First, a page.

Junctional adhesion molecule-A is required for hematogenous dissemination of reovirus.

Antar AA, Konopka JL, Campbell JA, Henry RA, Perdigoto AL, Carter BD, Pozzi A, Abel TW, Dermody TS
Cell Host Microbe. 2009 5 (1): 59-71

PMID: 19154988 · PMCID: PMC2642927 · DOI:10.1016/j.chom.2008.12.001

Diverse families of viruses bind immunoglobulin superfamily (IgSF) proteins located in tight junctions (TJs) and adherens junctions of epithelium and endothelium. However, little is known about the roles of these receptors in the pathogenesis of viral disease. Junctional adhesion molecule-A (JAM-A) is an IgSF protein that localizes to TJs and serves as a receptor for mammalian reovirus. We inoculated wild-type (WT) and isogenic JAM-A(-/-) mice perorally with reovirus and found that JAM-A is dispensable for viral replication in the intestine but required for systemic dissemination. Reovirus replication in the brain and tropism for discrete neural regions are equivalent in WT and JAM-A(-/-) mice following intracranial inoculation, suggesting a function for JAM-A in reovirus spread to extraintestinal sites. JAM-A promotes reovirus infection of endothelial cells, providing a conduit for the virus into the bloodstream. These findings indicate that a broadly expressed IgSF viral receptor specifically mediates hematogenous dissemination in the host.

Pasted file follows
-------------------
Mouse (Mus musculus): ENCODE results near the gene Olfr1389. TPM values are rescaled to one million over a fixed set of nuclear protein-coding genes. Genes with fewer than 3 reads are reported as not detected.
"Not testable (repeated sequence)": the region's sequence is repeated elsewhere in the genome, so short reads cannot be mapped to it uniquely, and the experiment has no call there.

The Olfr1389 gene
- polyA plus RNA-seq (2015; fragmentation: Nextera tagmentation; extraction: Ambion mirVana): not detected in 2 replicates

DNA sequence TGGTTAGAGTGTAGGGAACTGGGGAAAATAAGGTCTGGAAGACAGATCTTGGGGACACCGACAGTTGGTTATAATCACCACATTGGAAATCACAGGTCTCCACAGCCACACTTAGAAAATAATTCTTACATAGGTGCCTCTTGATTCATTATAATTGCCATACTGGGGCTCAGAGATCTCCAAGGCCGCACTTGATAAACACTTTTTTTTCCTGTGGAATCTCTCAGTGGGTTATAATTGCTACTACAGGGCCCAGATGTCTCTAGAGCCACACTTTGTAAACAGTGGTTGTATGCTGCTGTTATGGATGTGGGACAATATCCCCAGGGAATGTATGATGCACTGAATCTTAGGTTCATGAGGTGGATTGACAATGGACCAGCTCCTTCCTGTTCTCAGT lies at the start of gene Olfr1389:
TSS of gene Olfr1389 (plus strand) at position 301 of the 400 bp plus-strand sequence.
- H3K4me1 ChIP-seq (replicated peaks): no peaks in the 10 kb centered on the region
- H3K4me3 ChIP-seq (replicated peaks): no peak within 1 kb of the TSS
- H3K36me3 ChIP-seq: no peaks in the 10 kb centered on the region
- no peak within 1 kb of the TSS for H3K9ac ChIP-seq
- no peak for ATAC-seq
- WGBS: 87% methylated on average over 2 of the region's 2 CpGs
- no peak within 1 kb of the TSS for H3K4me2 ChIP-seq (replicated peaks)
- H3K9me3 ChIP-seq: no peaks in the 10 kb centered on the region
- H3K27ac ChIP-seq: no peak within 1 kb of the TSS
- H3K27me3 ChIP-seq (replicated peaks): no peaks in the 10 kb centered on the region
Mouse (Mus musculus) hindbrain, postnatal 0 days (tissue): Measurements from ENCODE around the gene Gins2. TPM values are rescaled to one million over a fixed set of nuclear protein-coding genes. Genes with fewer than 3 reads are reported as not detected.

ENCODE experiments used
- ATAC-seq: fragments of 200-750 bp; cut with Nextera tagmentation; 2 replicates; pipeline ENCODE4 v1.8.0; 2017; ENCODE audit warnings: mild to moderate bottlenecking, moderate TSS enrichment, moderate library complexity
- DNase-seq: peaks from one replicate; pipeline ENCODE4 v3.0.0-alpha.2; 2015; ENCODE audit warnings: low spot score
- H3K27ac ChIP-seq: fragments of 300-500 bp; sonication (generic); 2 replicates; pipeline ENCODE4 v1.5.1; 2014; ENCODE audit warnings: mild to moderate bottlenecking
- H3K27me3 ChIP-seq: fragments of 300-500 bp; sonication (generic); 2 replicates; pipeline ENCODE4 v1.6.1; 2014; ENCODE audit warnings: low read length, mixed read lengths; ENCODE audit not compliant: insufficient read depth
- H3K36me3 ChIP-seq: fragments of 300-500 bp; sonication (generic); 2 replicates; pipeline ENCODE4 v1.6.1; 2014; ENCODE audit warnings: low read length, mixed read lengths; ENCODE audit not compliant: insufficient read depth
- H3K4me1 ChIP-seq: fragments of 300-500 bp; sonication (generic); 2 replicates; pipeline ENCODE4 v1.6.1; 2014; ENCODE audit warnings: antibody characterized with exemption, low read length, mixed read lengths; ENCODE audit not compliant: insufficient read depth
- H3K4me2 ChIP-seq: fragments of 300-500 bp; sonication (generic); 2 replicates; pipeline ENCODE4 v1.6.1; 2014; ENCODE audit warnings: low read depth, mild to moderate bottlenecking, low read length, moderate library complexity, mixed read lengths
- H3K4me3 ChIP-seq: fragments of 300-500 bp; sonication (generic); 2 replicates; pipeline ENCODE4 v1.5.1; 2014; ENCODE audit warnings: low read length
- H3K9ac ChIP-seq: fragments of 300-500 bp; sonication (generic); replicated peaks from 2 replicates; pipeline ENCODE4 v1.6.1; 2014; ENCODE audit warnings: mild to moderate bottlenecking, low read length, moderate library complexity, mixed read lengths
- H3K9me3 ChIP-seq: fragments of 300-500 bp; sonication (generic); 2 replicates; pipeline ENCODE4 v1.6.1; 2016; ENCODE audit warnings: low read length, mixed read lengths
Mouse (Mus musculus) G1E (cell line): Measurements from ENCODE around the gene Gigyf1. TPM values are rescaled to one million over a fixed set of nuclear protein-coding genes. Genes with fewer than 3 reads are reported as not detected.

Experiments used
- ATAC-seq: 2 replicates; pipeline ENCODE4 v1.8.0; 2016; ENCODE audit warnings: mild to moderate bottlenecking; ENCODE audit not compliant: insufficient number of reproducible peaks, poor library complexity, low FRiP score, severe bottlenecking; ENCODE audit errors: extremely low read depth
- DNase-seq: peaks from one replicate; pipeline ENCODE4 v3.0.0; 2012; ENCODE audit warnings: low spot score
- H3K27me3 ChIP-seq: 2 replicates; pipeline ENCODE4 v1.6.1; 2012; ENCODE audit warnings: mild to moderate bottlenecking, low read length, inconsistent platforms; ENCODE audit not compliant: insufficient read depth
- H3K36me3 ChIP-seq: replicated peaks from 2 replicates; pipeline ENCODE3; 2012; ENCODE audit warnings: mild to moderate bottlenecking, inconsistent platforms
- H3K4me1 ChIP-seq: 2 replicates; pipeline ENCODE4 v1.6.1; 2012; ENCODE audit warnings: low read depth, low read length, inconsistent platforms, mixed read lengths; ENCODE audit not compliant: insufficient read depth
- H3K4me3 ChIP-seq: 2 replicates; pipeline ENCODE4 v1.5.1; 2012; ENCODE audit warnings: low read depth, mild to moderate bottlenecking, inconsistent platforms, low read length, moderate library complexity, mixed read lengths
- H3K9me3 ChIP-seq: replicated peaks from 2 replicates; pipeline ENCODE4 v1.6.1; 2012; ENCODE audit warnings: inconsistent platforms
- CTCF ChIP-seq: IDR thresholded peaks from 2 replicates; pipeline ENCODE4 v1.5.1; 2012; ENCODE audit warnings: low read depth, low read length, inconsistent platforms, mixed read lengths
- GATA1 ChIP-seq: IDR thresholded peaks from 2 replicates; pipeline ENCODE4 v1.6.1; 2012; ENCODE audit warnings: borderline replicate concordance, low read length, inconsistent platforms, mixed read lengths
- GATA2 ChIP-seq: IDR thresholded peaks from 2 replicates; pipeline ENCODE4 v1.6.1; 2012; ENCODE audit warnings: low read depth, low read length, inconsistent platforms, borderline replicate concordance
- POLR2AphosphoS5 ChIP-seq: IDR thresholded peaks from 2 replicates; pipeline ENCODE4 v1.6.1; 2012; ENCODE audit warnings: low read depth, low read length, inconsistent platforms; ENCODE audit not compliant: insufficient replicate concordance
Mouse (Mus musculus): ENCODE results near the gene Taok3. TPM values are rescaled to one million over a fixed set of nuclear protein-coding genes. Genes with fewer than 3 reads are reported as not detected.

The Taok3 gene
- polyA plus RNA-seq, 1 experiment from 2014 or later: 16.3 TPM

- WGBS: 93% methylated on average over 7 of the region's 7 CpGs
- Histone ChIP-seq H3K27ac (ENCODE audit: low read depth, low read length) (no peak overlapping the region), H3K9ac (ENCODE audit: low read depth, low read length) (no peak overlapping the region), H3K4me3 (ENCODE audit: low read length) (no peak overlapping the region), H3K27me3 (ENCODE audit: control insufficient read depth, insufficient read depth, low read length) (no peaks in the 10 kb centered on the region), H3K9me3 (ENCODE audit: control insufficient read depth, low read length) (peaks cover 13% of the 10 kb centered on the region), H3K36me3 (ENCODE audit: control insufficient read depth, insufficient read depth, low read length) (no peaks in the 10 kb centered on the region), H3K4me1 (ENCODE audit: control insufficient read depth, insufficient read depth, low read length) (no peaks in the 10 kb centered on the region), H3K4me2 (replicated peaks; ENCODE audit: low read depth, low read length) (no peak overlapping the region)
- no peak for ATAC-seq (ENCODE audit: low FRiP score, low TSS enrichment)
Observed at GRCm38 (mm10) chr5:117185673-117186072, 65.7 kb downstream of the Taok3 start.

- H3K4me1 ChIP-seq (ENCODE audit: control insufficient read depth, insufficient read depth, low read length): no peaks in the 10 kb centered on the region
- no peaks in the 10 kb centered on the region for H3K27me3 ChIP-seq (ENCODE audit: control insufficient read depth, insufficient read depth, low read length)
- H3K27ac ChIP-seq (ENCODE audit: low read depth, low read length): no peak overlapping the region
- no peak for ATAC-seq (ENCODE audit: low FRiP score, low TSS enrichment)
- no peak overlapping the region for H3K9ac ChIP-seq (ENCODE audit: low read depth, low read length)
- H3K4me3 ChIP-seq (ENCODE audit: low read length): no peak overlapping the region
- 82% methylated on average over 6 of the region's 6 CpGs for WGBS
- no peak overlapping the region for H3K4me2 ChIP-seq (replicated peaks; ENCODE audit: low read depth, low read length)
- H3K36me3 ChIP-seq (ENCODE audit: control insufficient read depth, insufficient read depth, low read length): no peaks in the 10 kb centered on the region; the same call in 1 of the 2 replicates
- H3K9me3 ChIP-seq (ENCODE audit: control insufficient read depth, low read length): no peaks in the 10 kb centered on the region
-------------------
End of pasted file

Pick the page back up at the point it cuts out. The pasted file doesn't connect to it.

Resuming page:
MeSH Terms (17)

Animals Body Weight Brain Cell Adhesion Molecules Endothelial Cells Heart Intestines Liver Mice Mice, Inbred C57BL Mice, Knockout Receptors, Cell Surface Receptors, Virus Reoviridae Reoviridae Infections Survival Analysis Virus Replication

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